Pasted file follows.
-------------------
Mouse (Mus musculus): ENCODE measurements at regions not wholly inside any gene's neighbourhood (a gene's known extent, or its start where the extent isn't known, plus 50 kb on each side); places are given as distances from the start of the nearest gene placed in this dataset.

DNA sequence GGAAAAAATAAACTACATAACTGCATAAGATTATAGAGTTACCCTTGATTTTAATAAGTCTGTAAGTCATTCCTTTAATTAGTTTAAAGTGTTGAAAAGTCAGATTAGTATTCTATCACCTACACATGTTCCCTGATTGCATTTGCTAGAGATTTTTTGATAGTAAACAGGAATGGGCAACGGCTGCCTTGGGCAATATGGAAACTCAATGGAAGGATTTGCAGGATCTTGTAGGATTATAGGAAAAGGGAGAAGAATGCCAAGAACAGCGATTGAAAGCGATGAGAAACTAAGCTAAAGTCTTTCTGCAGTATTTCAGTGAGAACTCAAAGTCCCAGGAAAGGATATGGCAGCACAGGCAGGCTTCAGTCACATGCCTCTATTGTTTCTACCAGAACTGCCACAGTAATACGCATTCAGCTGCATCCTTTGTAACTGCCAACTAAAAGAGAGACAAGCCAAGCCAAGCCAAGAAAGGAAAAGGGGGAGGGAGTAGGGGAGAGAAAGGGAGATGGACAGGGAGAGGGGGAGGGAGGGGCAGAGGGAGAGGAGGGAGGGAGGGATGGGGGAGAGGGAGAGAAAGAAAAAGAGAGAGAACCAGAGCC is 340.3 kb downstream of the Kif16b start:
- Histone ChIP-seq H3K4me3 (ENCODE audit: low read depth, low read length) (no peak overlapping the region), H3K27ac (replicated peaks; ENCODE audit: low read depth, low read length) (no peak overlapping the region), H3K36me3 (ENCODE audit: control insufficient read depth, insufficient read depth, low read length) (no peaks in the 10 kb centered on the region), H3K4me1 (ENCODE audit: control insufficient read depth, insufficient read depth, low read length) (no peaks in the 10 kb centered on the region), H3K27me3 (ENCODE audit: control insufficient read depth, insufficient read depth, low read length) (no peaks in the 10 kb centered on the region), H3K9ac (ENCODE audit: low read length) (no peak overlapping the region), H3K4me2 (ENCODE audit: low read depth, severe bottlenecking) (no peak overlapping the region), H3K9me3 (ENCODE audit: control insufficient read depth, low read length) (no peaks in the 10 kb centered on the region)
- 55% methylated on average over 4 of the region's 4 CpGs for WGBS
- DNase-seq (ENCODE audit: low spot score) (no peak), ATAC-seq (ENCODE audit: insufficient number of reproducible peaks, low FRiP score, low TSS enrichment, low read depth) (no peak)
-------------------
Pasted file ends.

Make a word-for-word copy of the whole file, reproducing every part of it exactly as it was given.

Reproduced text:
Mouse (Mus musculus): ENCODE measurements at regions not wholly inside any gene's neighbourhood (a gene's known extent, or its start where the extent isn't known, plus 50 kb on each side); places are given as distances from the start of the nearest gene placed in this dataset.

DNA sequence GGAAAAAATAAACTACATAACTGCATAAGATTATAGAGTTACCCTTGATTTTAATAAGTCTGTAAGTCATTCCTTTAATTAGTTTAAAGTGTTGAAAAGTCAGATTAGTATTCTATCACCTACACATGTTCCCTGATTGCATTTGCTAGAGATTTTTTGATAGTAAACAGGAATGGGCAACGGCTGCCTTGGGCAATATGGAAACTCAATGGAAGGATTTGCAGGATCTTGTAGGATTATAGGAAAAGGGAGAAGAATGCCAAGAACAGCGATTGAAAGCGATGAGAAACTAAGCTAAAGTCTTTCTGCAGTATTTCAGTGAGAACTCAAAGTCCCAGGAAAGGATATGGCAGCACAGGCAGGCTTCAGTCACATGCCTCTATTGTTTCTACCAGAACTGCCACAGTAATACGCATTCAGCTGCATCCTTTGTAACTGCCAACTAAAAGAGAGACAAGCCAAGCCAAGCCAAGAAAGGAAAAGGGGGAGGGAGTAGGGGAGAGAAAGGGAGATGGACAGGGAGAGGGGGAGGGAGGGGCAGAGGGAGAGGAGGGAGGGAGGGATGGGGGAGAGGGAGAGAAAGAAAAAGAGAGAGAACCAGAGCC is 340.3 kb downstream of the Kif16b start:
- Histone ChIP-seq H3K4me3 (ENCODE audit: low read depth, low read length) (no peak overlapping the region), H3K27ac (replicated peaks; ENCODE audit: low read depth, low read length) (no peak overlapping the region), H3K36me3 (ENCODE audit: control insufficient read depth, insufficient read depth, low read length) (no peaks in the 10 kb centered on the region), H3K4me1 (ENCODE audit: control insufficient read depth, insufficient read depth, low read length) (no peaks in the 10 kb centered on the region), H3K27me3 (ENCODE audit: control insufficient read depth, insufficient read depth, low read length) (no peaks in the 10 kb centered on the region), H3K9ac (ENCODE audit: low read length) (no peak overlapping the region), H3K4me2 (ENCODE audit: low read depth, severe bottlenecking) (no peak overlapping the region), H3K9me3 (ENCODE audit: control insufficient read depth, low read length) (no peaks in the 10 kb centered on the region)
- 55% methylated on average over 4 of the region's 4 CpGs for WGBS
- DNase-seq (ENCODE audit: low spot score) (no peak), ATAC-seq (ENCODE audit: insufficient number of reproducible peaks, low FRiP score, low TSS enrichment, low read depth) (no peak)